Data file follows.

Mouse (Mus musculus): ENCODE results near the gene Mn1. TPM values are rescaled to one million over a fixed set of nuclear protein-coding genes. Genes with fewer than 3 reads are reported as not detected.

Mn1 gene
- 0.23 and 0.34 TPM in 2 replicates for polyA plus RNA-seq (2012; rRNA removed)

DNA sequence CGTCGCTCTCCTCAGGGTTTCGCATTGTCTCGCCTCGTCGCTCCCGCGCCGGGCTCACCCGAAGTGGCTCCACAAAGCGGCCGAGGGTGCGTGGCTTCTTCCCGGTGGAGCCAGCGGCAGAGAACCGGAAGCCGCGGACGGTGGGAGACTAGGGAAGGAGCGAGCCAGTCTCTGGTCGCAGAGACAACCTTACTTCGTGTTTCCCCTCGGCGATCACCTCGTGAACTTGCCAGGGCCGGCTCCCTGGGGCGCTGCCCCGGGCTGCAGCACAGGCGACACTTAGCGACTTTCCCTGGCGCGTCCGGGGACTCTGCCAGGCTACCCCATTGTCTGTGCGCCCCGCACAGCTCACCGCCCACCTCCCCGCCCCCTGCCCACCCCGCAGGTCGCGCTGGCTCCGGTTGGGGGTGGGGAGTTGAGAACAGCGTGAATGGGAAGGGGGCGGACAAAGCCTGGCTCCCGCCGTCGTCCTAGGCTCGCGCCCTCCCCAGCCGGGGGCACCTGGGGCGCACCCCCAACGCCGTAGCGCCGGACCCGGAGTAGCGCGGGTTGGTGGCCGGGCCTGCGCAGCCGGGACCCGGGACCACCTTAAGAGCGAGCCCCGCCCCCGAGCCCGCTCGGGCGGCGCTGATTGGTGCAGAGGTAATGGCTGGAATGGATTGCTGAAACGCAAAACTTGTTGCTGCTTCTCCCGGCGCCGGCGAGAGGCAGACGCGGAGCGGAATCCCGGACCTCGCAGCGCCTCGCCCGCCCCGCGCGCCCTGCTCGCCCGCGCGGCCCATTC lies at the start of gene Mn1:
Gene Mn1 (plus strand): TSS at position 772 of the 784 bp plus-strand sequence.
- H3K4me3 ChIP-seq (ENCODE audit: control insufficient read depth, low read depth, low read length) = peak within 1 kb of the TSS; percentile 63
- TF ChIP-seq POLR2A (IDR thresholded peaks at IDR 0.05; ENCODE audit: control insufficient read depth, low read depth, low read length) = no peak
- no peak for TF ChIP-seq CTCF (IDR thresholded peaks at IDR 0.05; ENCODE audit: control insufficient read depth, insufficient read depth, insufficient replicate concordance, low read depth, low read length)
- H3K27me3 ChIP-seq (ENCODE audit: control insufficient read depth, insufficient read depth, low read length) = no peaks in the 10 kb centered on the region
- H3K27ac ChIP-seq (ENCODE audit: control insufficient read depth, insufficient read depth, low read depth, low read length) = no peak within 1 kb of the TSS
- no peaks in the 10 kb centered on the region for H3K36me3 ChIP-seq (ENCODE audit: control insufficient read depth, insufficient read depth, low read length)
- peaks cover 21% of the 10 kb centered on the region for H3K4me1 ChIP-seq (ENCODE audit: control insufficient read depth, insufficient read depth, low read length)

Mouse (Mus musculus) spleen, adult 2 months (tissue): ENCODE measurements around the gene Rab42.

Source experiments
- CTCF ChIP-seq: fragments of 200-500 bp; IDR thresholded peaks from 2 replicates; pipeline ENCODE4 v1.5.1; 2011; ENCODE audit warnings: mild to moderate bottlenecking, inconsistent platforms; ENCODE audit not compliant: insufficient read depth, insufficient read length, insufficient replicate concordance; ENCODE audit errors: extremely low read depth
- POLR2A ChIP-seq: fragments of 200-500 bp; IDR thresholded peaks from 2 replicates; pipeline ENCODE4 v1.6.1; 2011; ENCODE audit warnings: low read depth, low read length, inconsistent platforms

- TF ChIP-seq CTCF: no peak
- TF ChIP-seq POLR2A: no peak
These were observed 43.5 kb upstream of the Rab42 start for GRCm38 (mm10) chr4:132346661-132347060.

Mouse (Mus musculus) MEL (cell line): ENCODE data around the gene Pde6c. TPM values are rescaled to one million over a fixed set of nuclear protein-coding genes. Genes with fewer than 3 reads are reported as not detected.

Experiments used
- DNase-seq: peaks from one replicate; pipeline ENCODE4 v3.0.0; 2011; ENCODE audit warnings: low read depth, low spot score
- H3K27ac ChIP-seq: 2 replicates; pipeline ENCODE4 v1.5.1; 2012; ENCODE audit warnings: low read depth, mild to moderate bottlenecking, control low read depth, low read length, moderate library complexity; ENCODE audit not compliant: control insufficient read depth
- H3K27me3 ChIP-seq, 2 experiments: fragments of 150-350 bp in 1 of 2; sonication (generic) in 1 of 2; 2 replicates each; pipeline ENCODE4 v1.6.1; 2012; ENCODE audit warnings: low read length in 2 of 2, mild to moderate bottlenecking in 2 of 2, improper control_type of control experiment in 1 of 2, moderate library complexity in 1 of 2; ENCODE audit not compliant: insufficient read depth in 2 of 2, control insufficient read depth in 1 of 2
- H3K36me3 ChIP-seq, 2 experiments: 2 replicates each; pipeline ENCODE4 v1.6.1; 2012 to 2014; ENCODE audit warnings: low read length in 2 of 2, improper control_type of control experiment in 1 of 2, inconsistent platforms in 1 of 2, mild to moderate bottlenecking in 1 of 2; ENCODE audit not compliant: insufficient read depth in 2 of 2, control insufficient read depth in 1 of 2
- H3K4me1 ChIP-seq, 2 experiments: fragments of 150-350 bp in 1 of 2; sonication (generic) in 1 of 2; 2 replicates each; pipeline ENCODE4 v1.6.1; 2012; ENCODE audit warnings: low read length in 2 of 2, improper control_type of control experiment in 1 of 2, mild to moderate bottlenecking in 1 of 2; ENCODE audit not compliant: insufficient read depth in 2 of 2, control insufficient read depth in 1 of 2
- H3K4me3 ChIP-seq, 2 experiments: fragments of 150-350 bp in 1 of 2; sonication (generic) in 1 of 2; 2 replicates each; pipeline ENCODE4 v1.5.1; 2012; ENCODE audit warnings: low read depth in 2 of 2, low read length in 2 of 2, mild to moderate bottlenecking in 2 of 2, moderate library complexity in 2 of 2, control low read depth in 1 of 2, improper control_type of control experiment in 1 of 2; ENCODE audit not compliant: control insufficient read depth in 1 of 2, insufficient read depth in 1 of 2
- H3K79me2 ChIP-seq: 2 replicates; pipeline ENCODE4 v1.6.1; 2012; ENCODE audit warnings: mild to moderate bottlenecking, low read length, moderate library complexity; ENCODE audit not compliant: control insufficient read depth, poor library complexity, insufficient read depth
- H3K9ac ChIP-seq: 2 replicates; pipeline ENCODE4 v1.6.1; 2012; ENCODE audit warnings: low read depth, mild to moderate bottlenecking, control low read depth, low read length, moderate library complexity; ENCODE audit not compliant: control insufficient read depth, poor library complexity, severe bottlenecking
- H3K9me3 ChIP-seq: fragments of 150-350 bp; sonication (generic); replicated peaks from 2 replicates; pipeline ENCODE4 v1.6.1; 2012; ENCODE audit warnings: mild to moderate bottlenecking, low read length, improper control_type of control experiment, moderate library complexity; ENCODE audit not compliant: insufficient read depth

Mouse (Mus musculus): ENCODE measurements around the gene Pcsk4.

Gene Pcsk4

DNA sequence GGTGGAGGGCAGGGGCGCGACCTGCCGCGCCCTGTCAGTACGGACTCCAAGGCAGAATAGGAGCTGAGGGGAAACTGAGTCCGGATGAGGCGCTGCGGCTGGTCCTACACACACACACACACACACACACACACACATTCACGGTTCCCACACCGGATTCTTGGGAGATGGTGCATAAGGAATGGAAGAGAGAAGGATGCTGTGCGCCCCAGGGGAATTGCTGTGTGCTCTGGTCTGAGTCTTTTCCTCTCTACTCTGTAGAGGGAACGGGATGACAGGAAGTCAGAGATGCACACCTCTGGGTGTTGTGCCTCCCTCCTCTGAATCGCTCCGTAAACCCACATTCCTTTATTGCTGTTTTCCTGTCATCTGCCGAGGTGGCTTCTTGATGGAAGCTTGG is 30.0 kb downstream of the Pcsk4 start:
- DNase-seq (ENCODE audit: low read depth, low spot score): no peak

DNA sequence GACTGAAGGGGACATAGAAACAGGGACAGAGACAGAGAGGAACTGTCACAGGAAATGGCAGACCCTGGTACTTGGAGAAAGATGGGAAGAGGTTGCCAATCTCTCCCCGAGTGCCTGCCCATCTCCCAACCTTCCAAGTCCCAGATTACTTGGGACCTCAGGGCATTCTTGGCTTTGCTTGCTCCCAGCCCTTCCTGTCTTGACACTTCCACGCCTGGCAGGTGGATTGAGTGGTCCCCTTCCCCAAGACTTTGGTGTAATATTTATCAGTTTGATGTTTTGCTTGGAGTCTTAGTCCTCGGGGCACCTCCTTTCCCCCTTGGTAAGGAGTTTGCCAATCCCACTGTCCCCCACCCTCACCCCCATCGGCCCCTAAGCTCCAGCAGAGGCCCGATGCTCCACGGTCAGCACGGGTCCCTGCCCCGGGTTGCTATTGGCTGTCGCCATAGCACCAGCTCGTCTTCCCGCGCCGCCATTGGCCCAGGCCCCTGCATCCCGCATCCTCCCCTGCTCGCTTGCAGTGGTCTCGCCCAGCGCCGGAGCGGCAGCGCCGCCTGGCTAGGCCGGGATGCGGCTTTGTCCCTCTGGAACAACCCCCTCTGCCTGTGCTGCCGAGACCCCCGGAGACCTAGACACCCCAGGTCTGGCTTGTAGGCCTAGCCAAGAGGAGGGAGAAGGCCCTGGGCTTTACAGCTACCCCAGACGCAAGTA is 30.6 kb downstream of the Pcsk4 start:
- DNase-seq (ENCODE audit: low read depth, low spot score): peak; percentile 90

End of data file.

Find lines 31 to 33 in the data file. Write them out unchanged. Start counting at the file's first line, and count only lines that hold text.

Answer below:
Mouse (Mus musculus): ENCODE measurements around the gene Pcsk4.

Gene Pcsk4

DNA sequence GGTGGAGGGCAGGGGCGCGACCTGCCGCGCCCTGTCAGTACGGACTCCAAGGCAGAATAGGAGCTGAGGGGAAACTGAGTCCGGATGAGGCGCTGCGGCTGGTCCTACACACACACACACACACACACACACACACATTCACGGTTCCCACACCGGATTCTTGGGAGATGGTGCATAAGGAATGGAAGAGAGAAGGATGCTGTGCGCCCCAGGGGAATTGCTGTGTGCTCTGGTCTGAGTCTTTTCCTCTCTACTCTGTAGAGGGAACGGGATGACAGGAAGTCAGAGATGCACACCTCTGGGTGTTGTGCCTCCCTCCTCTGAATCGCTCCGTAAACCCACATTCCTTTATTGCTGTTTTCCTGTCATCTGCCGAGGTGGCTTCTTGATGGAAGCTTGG is 30.0 kb downstream of the Pcsk4 start: